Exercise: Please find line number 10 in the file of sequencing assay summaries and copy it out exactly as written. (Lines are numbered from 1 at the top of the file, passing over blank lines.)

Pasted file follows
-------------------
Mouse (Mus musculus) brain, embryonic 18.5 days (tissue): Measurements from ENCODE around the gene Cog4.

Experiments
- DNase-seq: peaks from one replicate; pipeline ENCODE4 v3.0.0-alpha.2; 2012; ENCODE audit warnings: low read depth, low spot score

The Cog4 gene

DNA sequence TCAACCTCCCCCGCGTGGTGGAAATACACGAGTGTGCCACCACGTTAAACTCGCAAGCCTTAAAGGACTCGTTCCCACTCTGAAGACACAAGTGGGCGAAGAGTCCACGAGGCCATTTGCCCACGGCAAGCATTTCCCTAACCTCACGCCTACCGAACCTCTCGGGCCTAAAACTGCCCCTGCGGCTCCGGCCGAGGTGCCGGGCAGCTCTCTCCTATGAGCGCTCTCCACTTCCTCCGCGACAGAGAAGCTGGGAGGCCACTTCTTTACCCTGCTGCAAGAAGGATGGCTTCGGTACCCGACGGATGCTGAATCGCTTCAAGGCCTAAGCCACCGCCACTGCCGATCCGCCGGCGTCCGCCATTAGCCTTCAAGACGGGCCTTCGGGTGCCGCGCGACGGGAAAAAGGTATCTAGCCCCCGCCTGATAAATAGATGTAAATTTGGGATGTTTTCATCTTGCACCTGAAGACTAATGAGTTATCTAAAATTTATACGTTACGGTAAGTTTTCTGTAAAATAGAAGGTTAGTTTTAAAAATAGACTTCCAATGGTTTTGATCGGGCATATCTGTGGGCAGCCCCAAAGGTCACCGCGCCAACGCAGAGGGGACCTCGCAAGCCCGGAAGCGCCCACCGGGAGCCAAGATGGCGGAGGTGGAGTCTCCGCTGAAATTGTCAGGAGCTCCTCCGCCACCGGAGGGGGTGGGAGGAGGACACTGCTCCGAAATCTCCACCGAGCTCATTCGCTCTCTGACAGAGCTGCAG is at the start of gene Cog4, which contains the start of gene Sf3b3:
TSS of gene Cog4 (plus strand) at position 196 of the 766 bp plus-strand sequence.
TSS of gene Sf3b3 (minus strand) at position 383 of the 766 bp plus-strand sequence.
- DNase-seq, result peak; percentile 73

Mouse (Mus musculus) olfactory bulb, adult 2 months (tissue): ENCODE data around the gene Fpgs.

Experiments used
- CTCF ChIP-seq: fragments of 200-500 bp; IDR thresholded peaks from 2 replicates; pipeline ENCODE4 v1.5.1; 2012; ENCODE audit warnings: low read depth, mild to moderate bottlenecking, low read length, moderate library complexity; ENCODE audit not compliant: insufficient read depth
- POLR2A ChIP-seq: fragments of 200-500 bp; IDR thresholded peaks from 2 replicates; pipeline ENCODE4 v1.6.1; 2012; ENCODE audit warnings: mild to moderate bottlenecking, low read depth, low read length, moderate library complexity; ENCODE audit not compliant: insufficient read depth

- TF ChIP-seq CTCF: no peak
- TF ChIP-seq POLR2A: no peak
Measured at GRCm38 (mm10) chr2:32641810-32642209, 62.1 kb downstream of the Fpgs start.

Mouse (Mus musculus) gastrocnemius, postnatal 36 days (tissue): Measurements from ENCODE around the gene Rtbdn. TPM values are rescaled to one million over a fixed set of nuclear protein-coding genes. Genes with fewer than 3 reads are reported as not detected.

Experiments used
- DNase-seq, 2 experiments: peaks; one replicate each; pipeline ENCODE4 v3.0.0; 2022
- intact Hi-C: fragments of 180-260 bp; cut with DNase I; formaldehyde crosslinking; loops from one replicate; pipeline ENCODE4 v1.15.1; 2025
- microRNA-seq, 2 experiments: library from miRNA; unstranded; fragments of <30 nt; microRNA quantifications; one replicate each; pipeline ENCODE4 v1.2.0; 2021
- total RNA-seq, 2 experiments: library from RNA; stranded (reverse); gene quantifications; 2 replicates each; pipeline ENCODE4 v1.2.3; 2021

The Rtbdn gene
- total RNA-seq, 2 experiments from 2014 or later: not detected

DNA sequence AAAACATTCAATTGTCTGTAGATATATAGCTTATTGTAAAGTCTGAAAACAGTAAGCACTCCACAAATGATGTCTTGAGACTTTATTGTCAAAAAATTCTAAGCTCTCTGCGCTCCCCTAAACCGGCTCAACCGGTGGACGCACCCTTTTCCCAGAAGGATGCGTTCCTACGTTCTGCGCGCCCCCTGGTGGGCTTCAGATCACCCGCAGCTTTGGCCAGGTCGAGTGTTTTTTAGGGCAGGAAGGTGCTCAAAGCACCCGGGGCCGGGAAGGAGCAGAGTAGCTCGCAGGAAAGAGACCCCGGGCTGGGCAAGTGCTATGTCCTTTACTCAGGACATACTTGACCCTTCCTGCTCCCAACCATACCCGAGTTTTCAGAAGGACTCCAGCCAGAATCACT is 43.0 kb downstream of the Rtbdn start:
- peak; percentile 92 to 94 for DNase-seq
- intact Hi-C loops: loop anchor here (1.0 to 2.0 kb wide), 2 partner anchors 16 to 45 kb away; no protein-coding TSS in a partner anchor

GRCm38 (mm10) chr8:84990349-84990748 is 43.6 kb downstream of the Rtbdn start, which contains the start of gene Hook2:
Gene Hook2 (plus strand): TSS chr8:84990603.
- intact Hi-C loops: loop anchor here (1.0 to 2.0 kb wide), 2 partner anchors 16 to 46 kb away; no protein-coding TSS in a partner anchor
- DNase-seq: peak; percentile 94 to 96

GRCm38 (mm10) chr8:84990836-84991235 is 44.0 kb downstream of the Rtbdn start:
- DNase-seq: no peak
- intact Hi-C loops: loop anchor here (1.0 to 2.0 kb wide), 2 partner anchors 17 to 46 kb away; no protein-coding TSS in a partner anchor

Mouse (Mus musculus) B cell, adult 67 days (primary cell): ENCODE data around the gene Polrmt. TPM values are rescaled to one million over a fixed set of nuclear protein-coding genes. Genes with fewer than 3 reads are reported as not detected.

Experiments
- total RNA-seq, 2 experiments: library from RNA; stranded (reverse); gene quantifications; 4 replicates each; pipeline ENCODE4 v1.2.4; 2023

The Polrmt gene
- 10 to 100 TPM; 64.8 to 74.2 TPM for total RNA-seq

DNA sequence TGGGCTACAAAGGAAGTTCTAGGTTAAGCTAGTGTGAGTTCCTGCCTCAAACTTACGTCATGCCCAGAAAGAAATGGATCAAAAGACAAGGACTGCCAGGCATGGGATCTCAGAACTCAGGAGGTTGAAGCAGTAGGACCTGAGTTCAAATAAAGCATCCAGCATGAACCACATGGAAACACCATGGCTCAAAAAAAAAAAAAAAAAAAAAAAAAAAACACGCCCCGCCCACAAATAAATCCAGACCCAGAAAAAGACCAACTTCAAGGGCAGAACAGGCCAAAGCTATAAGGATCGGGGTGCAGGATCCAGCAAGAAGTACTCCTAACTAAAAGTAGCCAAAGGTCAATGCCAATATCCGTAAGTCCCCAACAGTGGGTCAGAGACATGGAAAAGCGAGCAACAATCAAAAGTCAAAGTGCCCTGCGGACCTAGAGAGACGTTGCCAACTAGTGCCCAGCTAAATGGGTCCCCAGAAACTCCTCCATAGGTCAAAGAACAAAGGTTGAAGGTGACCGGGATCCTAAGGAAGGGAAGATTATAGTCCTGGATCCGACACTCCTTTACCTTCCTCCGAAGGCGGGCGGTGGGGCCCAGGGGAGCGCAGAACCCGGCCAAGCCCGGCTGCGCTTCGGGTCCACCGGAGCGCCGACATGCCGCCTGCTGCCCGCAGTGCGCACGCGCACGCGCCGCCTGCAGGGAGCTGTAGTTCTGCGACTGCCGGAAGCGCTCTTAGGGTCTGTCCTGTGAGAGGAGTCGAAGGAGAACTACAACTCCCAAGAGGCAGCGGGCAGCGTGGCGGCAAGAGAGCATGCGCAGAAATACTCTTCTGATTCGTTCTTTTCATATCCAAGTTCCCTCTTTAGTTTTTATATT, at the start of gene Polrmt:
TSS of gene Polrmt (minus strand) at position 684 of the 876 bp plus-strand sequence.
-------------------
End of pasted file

Experiments used